Loudoun County may be the richest county in the country. But don't tell that to those who work for the county or the county school system.
Loudoun supervisors on Tuesday unanimously voted against a 1 percent cost of living raise for county school employees.
The Loudoun County Public school system is seeking $530 million in local funding, and eliminating the raise would shave about $5.5 million off that figure, according to the Loudoun Times.
Vice Chairman Susan Klimek Buckley (D-Sugarland Run) proposed the cut in the Cost of Living Adjustment (COLA) and said she supported teachers, but “ I am not supporting the COLA increase because county employees aren’t getting a COLA increase,” the Times reported.
County government employees have already been told they will not see a pay increase for the second year in a row because supervisors are working to close a deficit of more than $190 million.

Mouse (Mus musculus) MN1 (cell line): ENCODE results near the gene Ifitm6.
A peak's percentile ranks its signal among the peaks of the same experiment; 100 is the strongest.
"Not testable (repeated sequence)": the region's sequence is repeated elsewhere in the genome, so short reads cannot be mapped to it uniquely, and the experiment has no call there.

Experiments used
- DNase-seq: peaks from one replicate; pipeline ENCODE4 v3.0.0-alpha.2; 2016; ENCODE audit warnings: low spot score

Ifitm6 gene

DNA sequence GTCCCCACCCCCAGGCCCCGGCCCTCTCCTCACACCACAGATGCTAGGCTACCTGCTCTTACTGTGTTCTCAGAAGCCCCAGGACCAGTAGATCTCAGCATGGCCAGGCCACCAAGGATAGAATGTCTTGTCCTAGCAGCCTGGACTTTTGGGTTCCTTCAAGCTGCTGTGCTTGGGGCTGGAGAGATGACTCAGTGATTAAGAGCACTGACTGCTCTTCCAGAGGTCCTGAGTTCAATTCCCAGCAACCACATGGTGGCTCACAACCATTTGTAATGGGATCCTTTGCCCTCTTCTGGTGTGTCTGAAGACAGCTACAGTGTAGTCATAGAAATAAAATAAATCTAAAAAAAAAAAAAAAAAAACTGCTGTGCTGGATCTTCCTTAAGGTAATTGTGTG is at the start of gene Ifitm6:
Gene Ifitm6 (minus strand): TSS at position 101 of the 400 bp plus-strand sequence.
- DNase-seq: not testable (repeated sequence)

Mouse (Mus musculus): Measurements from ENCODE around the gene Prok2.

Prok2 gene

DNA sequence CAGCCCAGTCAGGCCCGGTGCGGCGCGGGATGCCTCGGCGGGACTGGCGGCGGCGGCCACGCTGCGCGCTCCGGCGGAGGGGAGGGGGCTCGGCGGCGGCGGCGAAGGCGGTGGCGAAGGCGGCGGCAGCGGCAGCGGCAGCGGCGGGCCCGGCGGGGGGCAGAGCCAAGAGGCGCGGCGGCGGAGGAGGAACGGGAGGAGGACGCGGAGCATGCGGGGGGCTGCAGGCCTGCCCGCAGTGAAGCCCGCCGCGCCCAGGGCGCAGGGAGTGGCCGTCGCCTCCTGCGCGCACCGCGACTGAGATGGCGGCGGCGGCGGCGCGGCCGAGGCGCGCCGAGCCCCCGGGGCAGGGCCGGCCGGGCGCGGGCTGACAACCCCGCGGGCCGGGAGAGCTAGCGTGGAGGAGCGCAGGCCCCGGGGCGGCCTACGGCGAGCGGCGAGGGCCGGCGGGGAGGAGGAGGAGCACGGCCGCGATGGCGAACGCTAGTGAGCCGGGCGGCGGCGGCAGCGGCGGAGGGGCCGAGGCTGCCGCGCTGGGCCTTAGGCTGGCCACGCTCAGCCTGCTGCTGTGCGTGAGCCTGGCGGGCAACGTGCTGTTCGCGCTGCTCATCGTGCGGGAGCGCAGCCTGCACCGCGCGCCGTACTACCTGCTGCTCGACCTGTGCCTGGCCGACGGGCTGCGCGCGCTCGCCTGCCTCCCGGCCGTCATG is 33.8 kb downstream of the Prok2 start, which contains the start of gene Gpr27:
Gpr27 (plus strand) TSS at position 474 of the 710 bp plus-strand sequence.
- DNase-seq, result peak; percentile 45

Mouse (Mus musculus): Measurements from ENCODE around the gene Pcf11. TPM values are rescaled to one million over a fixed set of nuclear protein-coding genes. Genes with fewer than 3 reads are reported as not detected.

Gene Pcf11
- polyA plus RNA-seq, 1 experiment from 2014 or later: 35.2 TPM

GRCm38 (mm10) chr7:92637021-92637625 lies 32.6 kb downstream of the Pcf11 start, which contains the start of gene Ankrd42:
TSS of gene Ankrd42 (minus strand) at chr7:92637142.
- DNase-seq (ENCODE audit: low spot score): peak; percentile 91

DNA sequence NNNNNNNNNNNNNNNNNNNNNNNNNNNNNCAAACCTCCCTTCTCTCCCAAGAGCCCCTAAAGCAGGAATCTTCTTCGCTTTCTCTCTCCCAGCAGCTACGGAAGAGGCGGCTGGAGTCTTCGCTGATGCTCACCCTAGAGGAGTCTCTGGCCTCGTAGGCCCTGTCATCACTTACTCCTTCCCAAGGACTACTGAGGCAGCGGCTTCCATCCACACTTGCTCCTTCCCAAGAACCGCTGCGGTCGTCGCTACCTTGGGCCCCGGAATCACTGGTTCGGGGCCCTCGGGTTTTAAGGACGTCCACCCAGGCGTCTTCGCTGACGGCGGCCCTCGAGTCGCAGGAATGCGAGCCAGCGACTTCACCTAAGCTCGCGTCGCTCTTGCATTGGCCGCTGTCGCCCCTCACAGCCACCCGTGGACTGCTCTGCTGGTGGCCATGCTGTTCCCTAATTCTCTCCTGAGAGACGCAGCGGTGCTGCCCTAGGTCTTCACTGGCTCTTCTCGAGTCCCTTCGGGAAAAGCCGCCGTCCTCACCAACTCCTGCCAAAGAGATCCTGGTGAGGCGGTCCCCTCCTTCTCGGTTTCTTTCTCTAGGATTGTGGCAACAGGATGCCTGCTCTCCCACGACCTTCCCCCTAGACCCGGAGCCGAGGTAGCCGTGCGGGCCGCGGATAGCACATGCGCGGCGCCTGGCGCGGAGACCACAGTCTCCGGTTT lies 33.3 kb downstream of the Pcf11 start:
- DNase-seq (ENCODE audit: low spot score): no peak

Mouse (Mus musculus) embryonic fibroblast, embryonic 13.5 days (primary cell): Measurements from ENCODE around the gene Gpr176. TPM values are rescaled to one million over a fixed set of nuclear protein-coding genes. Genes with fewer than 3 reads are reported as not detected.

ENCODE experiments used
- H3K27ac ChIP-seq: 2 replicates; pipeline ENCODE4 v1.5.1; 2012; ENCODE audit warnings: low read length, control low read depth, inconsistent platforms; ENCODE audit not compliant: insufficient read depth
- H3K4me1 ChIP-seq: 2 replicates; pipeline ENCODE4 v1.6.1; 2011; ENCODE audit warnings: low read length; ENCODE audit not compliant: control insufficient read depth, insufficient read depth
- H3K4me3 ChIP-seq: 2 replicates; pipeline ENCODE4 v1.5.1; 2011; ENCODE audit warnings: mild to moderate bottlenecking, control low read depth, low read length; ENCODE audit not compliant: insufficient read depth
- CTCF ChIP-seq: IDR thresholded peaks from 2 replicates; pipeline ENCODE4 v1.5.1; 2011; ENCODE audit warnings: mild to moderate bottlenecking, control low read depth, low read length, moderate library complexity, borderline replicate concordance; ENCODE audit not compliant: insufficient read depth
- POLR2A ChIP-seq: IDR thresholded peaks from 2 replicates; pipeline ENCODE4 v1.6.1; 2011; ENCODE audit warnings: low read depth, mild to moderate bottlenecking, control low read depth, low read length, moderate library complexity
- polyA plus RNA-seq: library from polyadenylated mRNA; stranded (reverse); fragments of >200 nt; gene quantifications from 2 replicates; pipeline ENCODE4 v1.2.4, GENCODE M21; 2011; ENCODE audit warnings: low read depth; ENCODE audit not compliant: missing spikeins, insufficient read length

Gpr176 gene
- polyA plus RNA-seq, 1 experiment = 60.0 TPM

Supervisor Andrea McGimsey (D-Potomac) told the Times that skipping the teachers’ raise is only fair.
“All of our county employees work hard and they deserve raises ... the firefighters, the social workers, the sheriff’s deputies aren’t getting a raise this year,” McGimsey said, “and there shouldn’t be an imbalance.”
The Loudoun Education Association released a statement expressing disappointment in the decision and noting that County teacher salaries are already lower than in surrounding jurisdictions.
Klimek Buckley said she agrees Loudoun should bring its salaries in line with its neighbors, however, “Because of the dire economic situation that we’re in, we’re not in a position to make that change this year.”
Loudoun County recently topped Forbes Magazine’s list of the richest counties in the country. Loudoun families take home an average of about $110,000 a year, according to Forbes.